How deep is the forgiveness we seek? How deep is the forgiveness we offer? So often as public figures own up to wrongdoing, their carefully crafted speeches are designed to deflect criticism. Do you recall golfer Fuzzy Zoeller’s racially zinging the young Tiger Woods? He apologized with the familiar: “I’m sorry if I offended anyone.” As though right and wrong as absolutes aren’t real? Zoeller next offered the pointlessly ineffectual, “I didn’t mean anything by it.” Call me old-fashioned, but whatever happened to, “I did wrong. You deserved better. Will you forgive me?”
When Dan Rather apologized during the 2004 election for questioning President George W. Bush’s National Guard service because of faulty documentation, he said, “We made a mistake in judgment.” Talk about shifting his personal responsibility to some invisible collective “we.”
How deep is the forgiveness we seek? How deep is the forgiveness we offer? If it’s as shallow as that, don’t expect the light of love to shine brightly in your life. Why is that? Because we all hurt people we love and care about, intentionally or unintentionally, just by being in close proximity to them. We target them, neglect them, or elbow them as we cook side-by-side in the kitchen. We can’t change that. It is all part of being human. But forgiveness can put the pain behind us. Talk to anyone close to you about real divisions in their family. Much pain needs to be released.
How deep is the forgiveness we seek? How deep is the forgiveness we offer? My purpose in asking this is to prepare our hearts for Holy Week. Church is meant to be a place schooling us in the art of forgiveness. None of us, individually, are good at forgiveness, because we are all born to blame others for our failures and to claim credit for their successes. We are all born wielding excuses as convenient rationales for why we did wrong as we deny others any access to excuse. But when we get together, tell stories of Jesus, and hold each other accountable, it all changes.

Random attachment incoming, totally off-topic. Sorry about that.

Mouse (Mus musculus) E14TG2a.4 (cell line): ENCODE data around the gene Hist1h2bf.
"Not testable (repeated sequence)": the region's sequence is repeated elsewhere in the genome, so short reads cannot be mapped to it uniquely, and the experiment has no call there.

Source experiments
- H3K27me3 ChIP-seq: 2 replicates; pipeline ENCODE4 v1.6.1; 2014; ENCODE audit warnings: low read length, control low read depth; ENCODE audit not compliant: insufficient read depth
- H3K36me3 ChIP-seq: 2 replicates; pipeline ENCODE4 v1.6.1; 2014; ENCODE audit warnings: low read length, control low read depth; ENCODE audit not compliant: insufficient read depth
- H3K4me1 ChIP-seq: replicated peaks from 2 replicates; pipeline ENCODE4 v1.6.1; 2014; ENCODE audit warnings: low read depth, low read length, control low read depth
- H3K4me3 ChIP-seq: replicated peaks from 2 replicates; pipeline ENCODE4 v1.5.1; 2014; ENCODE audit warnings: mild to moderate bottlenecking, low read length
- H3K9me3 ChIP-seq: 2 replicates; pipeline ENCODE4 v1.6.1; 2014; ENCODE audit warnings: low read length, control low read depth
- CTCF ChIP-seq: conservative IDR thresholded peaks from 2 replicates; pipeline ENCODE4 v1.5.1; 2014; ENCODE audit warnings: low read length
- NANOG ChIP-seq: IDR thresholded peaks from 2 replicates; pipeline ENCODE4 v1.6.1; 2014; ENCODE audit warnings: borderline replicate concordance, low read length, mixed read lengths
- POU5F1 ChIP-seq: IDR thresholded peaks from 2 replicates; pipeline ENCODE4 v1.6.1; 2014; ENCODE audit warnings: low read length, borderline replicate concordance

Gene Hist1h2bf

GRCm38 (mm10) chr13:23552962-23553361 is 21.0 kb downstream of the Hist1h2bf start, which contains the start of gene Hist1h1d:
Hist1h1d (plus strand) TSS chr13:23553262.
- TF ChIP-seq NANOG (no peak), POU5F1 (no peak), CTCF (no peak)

My friend, Rev. Mary Luti tells of a man driving drunk running a red light. He killed the driver in the other car, a young mother of twin toddlers. At the man’s sentencing, the woman’s relatives delivered enraged witness impact statements. Their faces contorted with grief, they screamed at him in open court. On the kinder side of their vein-bulging condemnations was, “Rot in hell!” Watching the news, Mary observed, “I don’t blame them one bit. I would feel the same way…“
Then it was the husband’s turn to speak. He faced the man, and said, “I’m a Christian. Jesus commanded us to forgive. So I forgive you.” Having said that, he let out a wail and slumped over in his seat, as if struck by a mighty blow. Mary felt struck with him. How could the husband forgive him? Was he in denial? Didn’t he need more time, more therapy, more processing of his loss, more something before offering such full forgiveness? Wasn’t that too easy? Then Mary wondered why forgiving the guilty guy felt more alien to her than being mad or vengeful at him.
Forgiveness is Christianity’s most distinctive practice. Some people object when they hear that. Isn’t it love? Doesn’t Paul say love is the greatest of all? I say love is the greatest, yes. But forgiveness is love’s highest expression. On the day when love finally triumphs, we’ll recognize it in the form of some confused, broken guy who has clearly done wrong, inexplicably absolved.